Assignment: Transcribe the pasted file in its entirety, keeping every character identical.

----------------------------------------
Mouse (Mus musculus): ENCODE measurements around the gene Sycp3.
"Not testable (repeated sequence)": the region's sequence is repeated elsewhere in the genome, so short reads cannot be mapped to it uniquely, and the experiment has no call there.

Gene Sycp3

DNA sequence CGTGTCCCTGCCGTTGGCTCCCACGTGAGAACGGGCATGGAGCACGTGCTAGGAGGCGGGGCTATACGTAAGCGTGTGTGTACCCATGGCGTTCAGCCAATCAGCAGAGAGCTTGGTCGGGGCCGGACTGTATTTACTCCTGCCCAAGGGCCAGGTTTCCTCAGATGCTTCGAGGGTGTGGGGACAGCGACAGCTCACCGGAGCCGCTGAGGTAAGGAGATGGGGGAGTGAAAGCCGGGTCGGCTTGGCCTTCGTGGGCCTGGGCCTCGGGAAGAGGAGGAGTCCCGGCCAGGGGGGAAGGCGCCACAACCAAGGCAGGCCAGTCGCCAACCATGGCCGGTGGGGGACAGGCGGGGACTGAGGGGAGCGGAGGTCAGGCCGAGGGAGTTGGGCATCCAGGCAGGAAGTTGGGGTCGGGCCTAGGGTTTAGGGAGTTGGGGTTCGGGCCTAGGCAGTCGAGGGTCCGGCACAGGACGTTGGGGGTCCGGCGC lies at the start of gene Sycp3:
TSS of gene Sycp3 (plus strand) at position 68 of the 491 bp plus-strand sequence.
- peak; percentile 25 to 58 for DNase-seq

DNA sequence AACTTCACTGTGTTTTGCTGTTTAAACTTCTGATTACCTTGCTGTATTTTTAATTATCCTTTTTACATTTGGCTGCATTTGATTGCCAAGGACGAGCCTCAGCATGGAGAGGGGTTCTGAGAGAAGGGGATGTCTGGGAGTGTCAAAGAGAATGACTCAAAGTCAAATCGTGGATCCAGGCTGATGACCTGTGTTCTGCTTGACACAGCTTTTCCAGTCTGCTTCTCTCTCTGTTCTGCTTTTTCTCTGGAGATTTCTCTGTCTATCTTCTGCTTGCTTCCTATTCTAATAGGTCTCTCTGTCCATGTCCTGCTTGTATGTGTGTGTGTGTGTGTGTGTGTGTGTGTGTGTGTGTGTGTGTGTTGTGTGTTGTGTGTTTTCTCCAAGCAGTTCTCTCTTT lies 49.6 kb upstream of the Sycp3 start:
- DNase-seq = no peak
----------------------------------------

Mouse (Mus musculus): ENCODE measurements around the gene Sycp3.
"Not testable (repeated sequence)": the region's sequence is repeated elsewhere in the genome, so short reads cannot be mapped to it uniquely, and the experiment has no call there.

Gene Sycp3

DNA sequence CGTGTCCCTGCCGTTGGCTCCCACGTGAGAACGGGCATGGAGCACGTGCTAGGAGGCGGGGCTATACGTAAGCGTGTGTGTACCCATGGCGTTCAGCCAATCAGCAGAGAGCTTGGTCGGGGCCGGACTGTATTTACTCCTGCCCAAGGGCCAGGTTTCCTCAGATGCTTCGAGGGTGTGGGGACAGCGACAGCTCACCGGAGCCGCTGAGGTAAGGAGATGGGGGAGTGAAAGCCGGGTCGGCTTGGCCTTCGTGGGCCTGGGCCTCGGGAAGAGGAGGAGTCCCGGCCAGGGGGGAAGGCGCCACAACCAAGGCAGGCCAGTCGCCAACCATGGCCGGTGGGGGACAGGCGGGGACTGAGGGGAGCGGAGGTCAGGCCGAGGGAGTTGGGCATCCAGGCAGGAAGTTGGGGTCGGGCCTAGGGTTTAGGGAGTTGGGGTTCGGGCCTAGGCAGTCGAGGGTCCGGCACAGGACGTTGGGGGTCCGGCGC lies at the start of gene Sycp3:
TSS of gene Sycp3 (plus strand) at position 68 of the 491 bp plus-strand sequence.
- peak; percentile 25 to 58 for DNase-seq

DNA sequence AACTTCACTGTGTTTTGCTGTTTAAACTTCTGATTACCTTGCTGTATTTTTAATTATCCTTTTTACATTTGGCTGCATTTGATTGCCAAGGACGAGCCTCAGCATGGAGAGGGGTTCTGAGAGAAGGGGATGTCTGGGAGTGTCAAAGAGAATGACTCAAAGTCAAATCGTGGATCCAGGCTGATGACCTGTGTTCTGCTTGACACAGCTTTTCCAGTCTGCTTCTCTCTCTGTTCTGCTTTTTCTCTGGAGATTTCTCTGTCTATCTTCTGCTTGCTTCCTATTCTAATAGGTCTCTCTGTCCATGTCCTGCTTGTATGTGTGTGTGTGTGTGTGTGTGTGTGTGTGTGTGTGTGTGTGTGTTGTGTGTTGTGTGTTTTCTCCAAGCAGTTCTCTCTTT lies 49.6 kb upstream of the Sycp3 start:
- DNase-seq = no peak